5 Pieces of Advice For Designing Mobile Layouts

While designing mobile layouts is very similar to web/desktop, it still has plenty of its own unique challenges. Having done more than a few, I wanted to share what is front and center in my mind when laying one out.

Understand your content and how’s it being read

Content should always be easy to view, but does it need some extra thought or care to accomplish the goal. The content for a design that is being viewed on the go (ie. map/directions) should probably be quicker to digest than a news article.

Don’t force your viewers to adapt — adapt your design for them

It’s all about the best user experience possible, right? This will keep them coming back and spreading the word. Think through all the details. Is this easy to read? Does it still flow well from one orientation to the other? Is it still attractive and engaging? Are the buttons/links big enough to hit with your fingers?

Roll with the punches

If you’re not the developer building it (which I’m not), be prepared to improvise a little. There’s been a handful of times where I had the design one way and once it started getting built, for one reason or another, was not possible. So, the developer and I rolled with the punches and figured out the next best option. Staying true the overall design, but taking a slightly different path. For a designer, trust me I know, this is not always easy to swallow. But if you go into it knowing this might happen, it’s a lot easier to get through.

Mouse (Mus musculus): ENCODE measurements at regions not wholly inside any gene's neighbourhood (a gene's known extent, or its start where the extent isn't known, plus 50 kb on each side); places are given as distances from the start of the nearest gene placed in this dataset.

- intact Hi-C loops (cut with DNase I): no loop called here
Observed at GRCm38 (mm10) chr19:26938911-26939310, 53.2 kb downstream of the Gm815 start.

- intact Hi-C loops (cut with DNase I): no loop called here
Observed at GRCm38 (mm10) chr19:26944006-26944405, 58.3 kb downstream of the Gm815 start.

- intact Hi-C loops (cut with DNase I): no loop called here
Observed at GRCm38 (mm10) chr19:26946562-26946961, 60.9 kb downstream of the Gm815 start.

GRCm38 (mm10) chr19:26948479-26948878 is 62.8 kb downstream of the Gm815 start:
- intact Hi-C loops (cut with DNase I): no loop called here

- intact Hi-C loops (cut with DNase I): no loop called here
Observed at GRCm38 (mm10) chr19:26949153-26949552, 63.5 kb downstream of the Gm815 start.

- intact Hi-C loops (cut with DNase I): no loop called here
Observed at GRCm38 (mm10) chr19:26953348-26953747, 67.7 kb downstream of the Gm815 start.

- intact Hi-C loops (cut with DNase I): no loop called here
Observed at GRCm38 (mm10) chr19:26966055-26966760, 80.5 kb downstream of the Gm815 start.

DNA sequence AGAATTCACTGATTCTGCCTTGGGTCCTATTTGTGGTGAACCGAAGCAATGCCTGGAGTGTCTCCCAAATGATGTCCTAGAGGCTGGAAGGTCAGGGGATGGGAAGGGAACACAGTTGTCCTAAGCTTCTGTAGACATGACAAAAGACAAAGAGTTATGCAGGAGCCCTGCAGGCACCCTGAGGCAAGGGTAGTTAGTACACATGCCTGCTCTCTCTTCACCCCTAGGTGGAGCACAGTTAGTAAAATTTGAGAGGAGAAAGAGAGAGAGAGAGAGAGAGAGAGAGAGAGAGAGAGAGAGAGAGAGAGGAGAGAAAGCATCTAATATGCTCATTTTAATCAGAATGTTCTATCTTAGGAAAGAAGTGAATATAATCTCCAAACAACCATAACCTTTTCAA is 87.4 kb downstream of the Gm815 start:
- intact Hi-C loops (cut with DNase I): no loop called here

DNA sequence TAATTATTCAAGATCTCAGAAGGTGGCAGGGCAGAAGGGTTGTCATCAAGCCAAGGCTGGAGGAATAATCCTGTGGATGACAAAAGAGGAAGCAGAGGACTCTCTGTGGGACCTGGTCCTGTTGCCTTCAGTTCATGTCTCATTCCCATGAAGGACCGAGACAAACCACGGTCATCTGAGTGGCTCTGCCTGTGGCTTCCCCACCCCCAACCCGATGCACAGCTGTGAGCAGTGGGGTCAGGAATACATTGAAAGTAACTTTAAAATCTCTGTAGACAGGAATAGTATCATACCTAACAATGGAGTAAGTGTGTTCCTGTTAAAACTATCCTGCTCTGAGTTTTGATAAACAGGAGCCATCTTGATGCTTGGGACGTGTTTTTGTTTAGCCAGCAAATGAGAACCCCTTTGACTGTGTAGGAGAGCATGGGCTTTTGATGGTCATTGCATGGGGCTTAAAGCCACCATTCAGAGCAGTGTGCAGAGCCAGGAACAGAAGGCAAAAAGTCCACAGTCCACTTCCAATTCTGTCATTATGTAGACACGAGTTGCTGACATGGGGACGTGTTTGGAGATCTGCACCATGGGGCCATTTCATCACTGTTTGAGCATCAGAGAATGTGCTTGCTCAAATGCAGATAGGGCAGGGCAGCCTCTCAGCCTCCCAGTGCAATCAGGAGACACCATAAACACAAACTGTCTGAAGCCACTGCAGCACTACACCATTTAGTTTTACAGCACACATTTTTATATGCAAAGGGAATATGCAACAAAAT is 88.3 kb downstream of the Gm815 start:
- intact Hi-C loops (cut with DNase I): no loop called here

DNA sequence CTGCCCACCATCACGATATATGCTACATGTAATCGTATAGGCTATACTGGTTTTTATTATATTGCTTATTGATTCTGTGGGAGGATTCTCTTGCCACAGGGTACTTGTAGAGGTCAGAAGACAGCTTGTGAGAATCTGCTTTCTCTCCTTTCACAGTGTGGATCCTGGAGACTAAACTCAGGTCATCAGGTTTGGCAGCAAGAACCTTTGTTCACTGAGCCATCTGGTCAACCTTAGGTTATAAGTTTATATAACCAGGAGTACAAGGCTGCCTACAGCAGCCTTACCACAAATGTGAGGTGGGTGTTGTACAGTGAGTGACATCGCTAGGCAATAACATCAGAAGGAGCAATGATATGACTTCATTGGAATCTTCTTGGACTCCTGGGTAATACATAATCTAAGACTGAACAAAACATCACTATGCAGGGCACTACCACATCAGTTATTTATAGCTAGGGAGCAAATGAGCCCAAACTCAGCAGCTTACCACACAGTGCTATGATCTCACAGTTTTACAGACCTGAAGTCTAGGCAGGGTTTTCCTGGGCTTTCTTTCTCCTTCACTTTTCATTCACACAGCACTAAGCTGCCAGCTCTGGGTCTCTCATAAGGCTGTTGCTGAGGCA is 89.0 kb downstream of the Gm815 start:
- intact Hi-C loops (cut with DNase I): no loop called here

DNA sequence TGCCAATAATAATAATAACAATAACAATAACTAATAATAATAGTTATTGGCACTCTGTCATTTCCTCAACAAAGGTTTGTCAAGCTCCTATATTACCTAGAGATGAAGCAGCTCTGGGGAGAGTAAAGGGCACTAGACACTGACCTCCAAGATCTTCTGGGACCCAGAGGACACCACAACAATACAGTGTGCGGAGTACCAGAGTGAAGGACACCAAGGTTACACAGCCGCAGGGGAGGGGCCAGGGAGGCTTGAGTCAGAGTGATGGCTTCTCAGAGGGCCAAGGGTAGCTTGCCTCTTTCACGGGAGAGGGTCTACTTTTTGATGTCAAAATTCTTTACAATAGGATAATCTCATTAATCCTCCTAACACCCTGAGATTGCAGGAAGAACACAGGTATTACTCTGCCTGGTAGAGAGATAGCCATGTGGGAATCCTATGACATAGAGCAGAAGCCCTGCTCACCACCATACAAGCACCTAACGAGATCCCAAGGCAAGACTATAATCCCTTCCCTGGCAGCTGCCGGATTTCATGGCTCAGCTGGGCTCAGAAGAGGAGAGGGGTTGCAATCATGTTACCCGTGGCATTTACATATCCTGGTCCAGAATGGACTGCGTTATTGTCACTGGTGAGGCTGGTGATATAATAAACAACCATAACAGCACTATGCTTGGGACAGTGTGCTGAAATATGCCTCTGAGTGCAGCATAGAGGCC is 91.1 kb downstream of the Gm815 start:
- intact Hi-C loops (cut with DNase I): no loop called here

Really think about the menu/navigation

A lot of times this element gets pushed to the side. I’ve been guilty of this. Look at it from a design standpoint AND functionality standpoint. I’ve gone through and made it look nice and pretty, but didn’t totally understand what I could and couldn’t do functionality wise. This is where “rolling with the punches” came into play. Sit down with your developer, or put on your developer hat, and think/talk it through. Chances are you might come up with something even better, and much more efficient.

Figure out what is needed and what isn’t

This goes for content and design. If you’re coming from an existing design and content, you need to stay faithful to that. But you also don’t want to have too much going on. Simplify down to keep things quick and clear, but also keep the brand intact.

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